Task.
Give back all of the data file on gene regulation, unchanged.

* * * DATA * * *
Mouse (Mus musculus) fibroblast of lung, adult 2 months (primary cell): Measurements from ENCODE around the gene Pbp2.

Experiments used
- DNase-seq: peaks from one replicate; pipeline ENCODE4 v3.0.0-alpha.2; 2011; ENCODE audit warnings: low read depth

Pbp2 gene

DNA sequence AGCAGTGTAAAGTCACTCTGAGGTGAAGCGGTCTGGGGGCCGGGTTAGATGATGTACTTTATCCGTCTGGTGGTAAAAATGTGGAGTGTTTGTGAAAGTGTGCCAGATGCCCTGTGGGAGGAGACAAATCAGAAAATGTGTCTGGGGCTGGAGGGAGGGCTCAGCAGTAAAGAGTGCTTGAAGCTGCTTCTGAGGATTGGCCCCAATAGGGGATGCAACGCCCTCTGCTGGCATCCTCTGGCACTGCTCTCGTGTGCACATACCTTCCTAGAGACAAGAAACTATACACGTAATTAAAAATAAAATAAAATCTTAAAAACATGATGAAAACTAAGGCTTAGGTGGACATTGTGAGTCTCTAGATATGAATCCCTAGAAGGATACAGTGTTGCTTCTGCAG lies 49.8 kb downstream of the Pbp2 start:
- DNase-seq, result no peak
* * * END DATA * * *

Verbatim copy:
Mouse (Mus musculus) fibroblast of lung, adult 2 months (primary cell): Measurements from ENCODE around the gene Pbp2.

Experiments used
- DNase-seq: peaks from one replicate; pipeline ENCODE4 v3.0.0-alpha.2; 2011; ENCODE audit warnings: low read depth

Pbp2 gene

DNA sequence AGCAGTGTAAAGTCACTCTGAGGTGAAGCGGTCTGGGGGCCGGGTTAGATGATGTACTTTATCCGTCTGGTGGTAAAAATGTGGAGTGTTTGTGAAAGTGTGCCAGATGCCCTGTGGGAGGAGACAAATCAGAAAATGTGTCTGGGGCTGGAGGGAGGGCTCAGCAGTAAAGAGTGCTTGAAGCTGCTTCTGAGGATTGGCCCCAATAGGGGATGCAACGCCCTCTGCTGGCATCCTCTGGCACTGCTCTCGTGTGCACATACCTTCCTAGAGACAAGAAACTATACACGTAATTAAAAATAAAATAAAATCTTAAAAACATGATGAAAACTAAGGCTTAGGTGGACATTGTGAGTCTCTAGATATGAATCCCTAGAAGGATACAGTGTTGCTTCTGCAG lies 49.8 kb downstream of the Pbp2 start:
- DNase-seq, result no peak